Compare and Contrast: Aneas and Turnus


Victor Leon
Mr. Campion


The subtlety in the differences between Aneas and Turnus, reflect the
subtlety in the differences between the Aeneid and the Iliad. Although both
characters are devout and noble, Aneas does not possess the ardent passion of
Turnus. Unlike Turnus, Aneas is able to place his beliefs in the fated
establishment of Latium before his personal interests. Although Turnus is not a
bad person, the gods favor Aneas in their schemes. The roles of Aneas and
Turnus are reversed as the Aeneid progresses. The erasure of Aneas\' free will
accounts for his triumph and success.
Time and time again, Aneas\' courage, loyalty, and will are tested in the
Aeneid. Through seemingly endless journeys by sea, through love left to wither,
and through war and death, Aneas exhibits his anchored principals and his
unwavering character.

"Of arms I sing and the hero, destiny\'s exile...
Who in the grip of immortal powers was pounded
By land and sea to sate the implacable hatred
of Juno; who suffered bitterly in his battles
As he strove for the site of his city, and safe harboring
For his Gods in Latium" (Virgil 7).

As a slave to the gods and their plans, Aneas assimilates his mind and
sacrifices his life to the establishment of Latium. As the greatest of all
warriors, Aneas displays his superb strength and his leadership capabilities, by
guiding the Trojans to victory over the latins and establishing Latium. The
selflessness of Aneas and his devotion to the Gods, enables him to leap over and
break through any obstacles that obstruct his destiny. Patterned after Homer\'s
Hector, Virgil\'s Turnus is also a courageous and devout hero. As the most
handsome of Rutilians, Turnus\' nobility reflects his physical appearance; he is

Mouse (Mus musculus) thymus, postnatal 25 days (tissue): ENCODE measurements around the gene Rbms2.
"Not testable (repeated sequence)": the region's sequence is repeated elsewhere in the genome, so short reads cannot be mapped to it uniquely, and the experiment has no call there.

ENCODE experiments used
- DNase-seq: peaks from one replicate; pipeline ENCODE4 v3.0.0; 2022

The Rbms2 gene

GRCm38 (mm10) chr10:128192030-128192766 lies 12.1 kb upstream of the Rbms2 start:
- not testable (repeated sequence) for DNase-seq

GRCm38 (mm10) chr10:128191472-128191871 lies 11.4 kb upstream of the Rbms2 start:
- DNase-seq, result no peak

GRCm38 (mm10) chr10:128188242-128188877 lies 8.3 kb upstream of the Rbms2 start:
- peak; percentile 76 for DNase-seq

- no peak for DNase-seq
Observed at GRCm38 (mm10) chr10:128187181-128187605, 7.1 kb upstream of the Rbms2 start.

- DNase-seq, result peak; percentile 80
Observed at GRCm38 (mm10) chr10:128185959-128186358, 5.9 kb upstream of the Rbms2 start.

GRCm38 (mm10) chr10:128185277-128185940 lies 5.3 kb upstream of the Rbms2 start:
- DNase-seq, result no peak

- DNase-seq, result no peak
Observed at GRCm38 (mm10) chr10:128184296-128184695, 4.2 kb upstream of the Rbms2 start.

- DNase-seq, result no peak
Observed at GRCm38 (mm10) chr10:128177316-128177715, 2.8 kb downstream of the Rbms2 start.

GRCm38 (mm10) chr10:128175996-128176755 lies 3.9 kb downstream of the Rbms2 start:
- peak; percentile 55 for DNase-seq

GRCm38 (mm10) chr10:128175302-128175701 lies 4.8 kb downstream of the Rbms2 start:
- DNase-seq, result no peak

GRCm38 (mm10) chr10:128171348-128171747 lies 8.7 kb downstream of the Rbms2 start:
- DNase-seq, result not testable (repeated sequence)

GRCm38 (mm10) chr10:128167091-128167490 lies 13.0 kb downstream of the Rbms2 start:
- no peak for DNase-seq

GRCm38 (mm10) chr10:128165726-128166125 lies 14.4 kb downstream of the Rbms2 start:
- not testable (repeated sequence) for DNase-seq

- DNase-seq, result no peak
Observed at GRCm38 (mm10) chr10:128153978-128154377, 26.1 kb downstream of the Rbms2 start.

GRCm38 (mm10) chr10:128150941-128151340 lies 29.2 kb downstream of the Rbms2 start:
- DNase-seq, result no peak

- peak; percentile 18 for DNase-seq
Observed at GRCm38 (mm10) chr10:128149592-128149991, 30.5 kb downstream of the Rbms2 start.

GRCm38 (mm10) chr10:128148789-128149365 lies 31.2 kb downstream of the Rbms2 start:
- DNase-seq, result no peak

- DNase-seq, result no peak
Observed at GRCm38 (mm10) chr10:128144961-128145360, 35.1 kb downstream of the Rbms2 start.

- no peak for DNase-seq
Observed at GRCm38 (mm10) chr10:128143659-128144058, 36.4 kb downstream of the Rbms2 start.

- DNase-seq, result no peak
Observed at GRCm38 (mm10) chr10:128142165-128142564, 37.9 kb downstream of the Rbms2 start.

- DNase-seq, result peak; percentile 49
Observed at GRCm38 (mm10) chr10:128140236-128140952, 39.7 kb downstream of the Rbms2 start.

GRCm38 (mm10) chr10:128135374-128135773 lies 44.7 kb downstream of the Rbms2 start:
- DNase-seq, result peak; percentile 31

a god-fearing, libation-bearing soldier. Turnus was greatly admired and
respected by his subjects: "by far the fairest (of Italian men) / Was Turnus,
favored both in his noble forbears / And by the queen who advanced his claims
with eager devotion" (Virgil 147).
Unlike Turnus, Aneas is able to place his beliefs in Rome before his own
interests; that is the defining characteristic of Aneas\' heroism. Leaving Dido,
the beautiful and passionate Carthaginian Queen, was extremely difficult for
Aneas, and he delayed leaving her as long as possible. Aneas laments, "If the
Fates / Allowed me the life I would choose to live for myself... it is not /
Of my own free will I must seek Italy" (Virgil 84). Aneas had suffered greatly
at sea and lost many men, he did not long to sail again. Aneas did not want a
war to erupt between Trojan and Latins, but he knew that nothing could keep him
from establishing Latium where the gods had prophesied. Both Aneas and Turnus
are spurred on to action by visions. In the underworld, Aneas is goaded by the
image of his father:

"\'Father, it was you--
Your grief-engendering spirit time and again
Appeared to me and constrained me to make my way
To the edge of this world\'" (Virgil 139).

Turnus\' hatred for Aneas, inspired by the goddess Allecto, was the only
stimulation that Turnus required.

"Turnus!
Will you stand by and see so much of your effort wasted?
And what is yours transferred to Trojan settlers?
The king is refusing to give you your bride, or the dowry
Won with you blood, and a stranger is being imported
To inherit the throne! Go on expose yourself
To unmerited dangers! Be mocked!" (Virgil 158).

Consequently, Turnus leads the war against the newcomers blindly and filled with
rage. Turnus fails to surrender or make an agreement even when all is on the
virge of destruction, because he was not fighting for his patria--he was
fighting for his pride.
Destiny best distinguishes the outcome of the lives of Aneas and Turnus.
Turnus simply lacks the heavenly sanction that Aneas possesses. Since the battle
at Troy in the Iliad, when Aneas was rescued from death by a goddess, the divine
purpose of Aneas was being secured. Aneas is made aware and reminded of his
purpose by Mercury:

"What are you doing? ...
If no ambition spurs you, nor desire
To see yourself renowned for your own deeds--
What of Ascanius, earnest of your line?
The realm of Italy the Roman inheritance
His due" (Virgil 82).

Aneas\' armor, constructed by the god of craftsman, is both exquisite and
exceedingly resistant. Turnus also had divine support form Juno, but Juno could
not over step her boundaries--namely, Zeus\' will. Juno was forced to relinquish
control of Turnus\' fate, and it was then when Aneas was able to murder Turnus
in battle.

"I (Juno) am sick